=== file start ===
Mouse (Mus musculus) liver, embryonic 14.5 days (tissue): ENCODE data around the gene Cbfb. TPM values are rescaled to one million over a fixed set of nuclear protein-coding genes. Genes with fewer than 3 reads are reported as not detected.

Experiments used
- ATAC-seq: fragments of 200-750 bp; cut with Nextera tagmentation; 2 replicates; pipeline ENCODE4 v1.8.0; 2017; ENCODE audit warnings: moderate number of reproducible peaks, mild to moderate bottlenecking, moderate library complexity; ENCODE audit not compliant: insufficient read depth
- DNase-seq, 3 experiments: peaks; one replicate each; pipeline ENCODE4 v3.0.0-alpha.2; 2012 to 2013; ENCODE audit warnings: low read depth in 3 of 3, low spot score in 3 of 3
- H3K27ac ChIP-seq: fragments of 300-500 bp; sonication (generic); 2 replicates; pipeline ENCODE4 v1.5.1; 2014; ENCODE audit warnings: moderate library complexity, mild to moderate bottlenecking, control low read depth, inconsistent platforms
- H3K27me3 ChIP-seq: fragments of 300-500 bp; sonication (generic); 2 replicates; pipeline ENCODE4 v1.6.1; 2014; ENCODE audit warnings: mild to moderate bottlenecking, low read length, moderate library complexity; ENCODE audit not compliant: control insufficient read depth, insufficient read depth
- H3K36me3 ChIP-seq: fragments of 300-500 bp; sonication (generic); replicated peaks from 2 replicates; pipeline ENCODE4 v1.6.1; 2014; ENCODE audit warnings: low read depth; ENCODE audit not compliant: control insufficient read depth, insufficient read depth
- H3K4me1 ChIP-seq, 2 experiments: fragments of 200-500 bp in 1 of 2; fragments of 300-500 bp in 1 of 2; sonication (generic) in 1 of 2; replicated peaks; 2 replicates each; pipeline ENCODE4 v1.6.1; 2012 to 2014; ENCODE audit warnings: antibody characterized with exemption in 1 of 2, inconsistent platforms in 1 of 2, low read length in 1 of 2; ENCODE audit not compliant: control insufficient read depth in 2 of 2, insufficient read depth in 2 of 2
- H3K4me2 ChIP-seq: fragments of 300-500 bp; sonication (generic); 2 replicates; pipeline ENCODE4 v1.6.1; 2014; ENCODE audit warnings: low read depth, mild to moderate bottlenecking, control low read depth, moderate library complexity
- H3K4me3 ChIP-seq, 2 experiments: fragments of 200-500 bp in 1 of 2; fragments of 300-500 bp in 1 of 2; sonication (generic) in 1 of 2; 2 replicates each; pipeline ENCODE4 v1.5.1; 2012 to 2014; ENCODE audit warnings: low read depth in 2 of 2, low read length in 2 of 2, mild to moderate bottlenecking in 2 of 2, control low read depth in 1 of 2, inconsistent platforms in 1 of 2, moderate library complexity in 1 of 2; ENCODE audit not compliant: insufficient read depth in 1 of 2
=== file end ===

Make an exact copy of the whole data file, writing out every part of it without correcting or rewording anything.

Mouse (Mus musculus) liver, embryonic 14.5 days (tissue): ENCODE data around the gene Cbfb. TPM values are rescaled to one million over a fixed set of nuclear protein-coding genes. Genes with fewer than 3 reads are reported as not detected.

Experiments used
- ATAC-seq: fragments of 200-750 bp; cut with Nextera tagmentation; 2 replicates; pipeline ENCODE4 v1.8.0; 2017; ENCODE audit warnings: moderate number of reproducible peaks, mild to moderate bottlenecking, moderate library complexity; ENCODE audit not compliant: insufficient read depth
- DNase-seq, 3 experiments: peaks; one replicate each; pipeline ENCODE4 v3.0.0-alpha.2; 2012 to 2013; ENCODE audit warnings: low read depth in 3 of 3, low spot score in 3 of 3
- H3K27ac ChIP-seq: fragments of 300-500 bp; sonication (generic); 2 replicates; pipeline ENCODE4 v1.5.1; 2014; ENCODE audit warnings: moderate library complexity, mild to moderate bottlenecking, control low read depth, inconsistent platforms
- H3K27me3 ChIP-seq: fragments of 300-500 bp; sonication (generic); 2 replicates; pipeline ENCODE4 v1.6.1; 2014; ENCODE audit warnings: mild to moderate bottlenecking, low read length, moderate library complexity; ENCODE audit not compliant: control insufficient read depth, insufficient read depth
- H3K36me3 ChIP-seq: fragments of 300-500 bp; sonication (generic); replicated peaks from 2 replicates; pipeline ENCODE4 v1.6.1; 2014; ENCODE audit warnings: low read depth; ENCODE audit not compliant: control insufficient read depth, insufficient read depth
- H3K4me1 ChIP-seq, 2 experiments: fragments of 200-500 bp in 1 of 2; fragments of 300-500 bp in 1 of 2; sonication (generic) in 1 of 2; replicated peaks; 2 replicates each; pipeline ENCODE4 v1.6.1; 2012 to 2014; ENCODE audit warnings: antibody characterized with exemption in 1 of 2, inconsistent platforms in 1 of 2, low read length in 1 of 2; ENCODE audit not compliant: control insufficient read depth in 2 of 2, insufficient read depth in 2 of 2
- H3K4me2 ChIP-seq: fragments of 300-500 bp; sonication (generic); 2 replicates; pipeline ENCODE4 v1.6.1; 2014; ENCODE audit warnings: low read depth, mild to moderate bottlenecking, control low read depth, moderate library complexity
- H3K4me3 ChIP-seq, 2 experiments: fragments of 200-500 bp in 1 of 2; fragments of 300-500 bp in 1 of 2; sonication (generic) in 1 of 2; 2 replicates each; pipeline ENCODE4 v1.5.1; 2012 to 2014; ENCODE audit warnings: low read depth in 2 of 2, low read length in 2 of 2, mild to moderate bottlenecking in 2 of 2, control low read depth in 1 of 2, inconsistent platforms in 1 of 2, moderate library complexity in 1 of 2; ENCODE audit not compliant: insufficient read depth in 1 of 2